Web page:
Nation Current Affairs 13 Apr 2019 Madras high court co ...

Madras high court comes to rescue of government service aspirant

DECCAN CHRONICLE.
Published Apr 13, 2019, 3:37 am IST
Updated Apr 13, 2019, 3:45 am IST
The bench said in order to disclose the correct employment, there should be a specific column in the application form.
Madras high court
 Madras high court

Chennai: Pointing out that though the RBI is a State within the meaning of Article 12 of the Constitution of India, its employees are all cannot be said to be regular government employees, the Madras high court had set aside an order of a single judge, which upheld the decision of the Tamil Nadu Public Service Commission disqualifying a candidate from RBI, for suppressing facts in the application, after he was successful in the written examination.

Since the applicant E.Manoj Kumar has answered ‘No” to a question in the application form viz., ‘Are you a government employee’, the TNPSC withheld his result on the ground of suppression of material facts in the application form regarding the employment in the Reserve Bank of India, even though he was successful in the Group-I Service examination. Aggrieved he filed a petition and based on an interim order, he was selected for appointment to the post of Deputy Superintendent of Police. But, ultimately, the single judge dismissed his petition. Challenging the same, he filed the present appeal.

 

Allowing the appeal, a division bench comprising Justices K.K.Sasidharan and P.D.Audikesavalu said, “It is true that RBI is a State within the meaning of Article 12 of the Constitution of India. Even then it cannot be said that its employees are all regular government employees”.

The bench directed the TNPSC to forward the name of the appellant to the government for taking further action to give him order of appointment within one week.  The bench said clause 15 (g) of the Instructions to the candidates does not contain an indication with regard to the requirement to state the employment status in the application form. The said clause permits the applicant to apply directly to the TNPSC without routing it through the head of department. The only requirement was that he should inform the employer before submission of application and produce NOC while attending the certificate verification. The appellant satisfied this condition, as he obtained the NOC before submitting the application, after disclosing his intention to apply to the Group I post, the bench added.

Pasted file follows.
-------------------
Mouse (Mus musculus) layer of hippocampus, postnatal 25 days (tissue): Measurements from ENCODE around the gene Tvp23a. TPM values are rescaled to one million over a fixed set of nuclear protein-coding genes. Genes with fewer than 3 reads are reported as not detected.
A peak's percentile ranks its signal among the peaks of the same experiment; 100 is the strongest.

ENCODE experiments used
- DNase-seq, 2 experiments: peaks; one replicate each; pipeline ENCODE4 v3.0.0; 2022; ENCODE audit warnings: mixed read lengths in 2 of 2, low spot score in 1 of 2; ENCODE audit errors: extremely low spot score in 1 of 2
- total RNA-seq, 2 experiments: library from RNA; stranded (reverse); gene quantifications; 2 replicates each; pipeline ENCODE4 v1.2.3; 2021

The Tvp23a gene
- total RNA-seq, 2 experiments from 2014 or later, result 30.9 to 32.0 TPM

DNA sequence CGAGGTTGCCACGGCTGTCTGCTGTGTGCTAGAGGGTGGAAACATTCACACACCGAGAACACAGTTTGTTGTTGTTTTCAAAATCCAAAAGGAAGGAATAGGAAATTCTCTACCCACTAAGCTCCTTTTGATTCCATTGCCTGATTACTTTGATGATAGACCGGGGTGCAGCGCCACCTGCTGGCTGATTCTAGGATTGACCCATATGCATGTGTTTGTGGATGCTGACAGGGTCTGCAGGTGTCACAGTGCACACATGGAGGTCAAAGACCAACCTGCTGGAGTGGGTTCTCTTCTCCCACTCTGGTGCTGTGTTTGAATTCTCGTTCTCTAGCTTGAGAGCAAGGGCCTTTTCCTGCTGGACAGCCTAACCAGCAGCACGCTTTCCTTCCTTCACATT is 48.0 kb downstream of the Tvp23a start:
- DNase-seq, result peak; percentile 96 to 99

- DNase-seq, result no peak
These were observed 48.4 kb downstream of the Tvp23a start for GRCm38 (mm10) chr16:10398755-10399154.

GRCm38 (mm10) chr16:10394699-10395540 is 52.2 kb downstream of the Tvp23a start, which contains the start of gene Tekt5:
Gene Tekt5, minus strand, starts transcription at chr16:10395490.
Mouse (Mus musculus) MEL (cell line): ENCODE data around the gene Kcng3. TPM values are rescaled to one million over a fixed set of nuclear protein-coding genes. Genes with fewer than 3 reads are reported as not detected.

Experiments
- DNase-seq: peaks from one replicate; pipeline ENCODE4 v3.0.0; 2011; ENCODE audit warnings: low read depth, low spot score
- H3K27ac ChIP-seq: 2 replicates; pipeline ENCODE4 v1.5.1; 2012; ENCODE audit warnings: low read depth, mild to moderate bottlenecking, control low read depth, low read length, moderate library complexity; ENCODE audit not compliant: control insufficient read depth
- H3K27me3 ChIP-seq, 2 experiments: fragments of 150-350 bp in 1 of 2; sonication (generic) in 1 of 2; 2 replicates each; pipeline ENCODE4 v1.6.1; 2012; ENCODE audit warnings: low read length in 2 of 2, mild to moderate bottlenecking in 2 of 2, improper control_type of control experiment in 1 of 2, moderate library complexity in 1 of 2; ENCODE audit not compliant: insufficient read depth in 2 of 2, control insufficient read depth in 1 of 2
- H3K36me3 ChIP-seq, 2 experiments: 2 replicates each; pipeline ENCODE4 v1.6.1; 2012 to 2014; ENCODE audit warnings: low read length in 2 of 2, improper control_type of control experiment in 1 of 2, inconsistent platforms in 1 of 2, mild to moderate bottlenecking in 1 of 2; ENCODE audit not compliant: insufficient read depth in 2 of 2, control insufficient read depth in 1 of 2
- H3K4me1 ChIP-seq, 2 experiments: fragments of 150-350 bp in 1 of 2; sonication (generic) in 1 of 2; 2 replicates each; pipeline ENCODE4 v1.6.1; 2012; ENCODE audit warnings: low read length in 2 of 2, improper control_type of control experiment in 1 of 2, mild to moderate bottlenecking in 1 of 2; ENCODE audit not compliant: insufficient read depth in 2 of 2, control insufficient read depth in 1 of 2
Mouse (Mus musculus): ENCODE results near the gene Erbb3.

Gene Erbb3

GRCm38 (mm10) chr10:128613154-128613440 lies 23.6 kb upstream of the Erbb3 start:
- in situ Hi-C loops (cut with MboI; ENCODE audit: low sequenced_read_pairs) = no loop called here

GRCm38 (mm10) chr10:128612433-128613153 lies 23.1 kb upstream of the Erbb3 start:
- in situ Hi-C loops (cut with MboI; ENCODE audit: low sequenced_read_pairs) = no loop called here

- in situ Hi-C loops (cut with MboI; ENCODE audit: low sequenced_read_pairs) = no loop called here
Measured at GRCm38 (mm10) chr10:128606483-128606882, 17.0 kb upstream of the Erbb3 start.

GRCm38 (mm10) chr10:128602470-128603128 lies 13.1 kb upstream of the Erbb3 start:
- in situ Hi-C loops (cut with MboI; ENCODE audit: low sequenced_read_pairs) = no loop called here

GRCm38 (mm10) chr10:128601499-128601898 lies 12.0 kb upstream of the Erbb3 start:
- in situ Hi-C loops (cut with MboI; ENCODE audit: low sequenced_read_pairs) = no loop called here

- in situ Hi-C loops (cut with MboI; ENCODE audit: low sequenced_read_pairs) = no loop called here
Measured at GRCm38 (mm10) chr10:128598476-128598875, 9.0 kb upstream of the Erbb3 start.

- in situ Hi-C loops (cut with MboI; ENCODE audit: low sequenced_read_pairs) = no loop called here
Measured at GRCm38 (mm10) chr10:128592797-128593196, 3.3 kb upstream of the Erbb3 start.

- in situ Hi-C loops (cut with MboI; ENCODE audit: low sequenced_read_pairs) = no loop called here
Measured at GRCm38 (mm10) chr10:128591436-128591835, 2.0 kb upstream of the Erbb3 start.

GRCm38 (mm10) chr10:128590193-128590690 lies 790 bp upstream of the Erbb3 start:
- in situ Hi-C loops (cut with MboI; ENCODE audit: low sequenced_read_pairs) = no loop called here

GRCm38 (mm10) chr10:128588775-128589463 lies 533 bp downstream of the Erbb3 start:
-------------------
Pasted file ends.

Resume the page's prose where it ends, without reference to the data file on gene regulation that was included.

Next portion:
The bench said in order to disclose the correct employment, there should be a specific column in the application form. Though 15 (g) and 19 (4) (ii) of the instructions contain not only government service but other services also, the fact remains that the relevant column in the application form contain only one service for disclosure viz., “Government Service”, it would not be possible for a Bank employee to record that he was a government employee. In cases such a declaration of service status was given by a bank employee indicating that he was a government servant, he would face the disqualification/debarment in view of Clause 19 of the instructions, the bench added.

 

The bench said the appellant very correctly indicated that he was not a government employee. However, his candidature was rejected. The other local body employees and bank employees who have recorded as if they belong to government service were not subjected to any such disqualification. “If we go by the tenor of the question, “Are you a government employee”, the bank employees who are claiming that they are government employees would suffer disqualification, as they have given a wrong statement. We therefore, reject the contention taken by the TNPSC on the basis of clause 19 of the instructions. The appellant has many first on his credit. Even the entry in question was correctly filled up by the appellant. He was not responsible for the preparation of an incorrect questionnaire by the TNPSC. We are therefore of the view that the appellant must succeed”, the bench added. 

 

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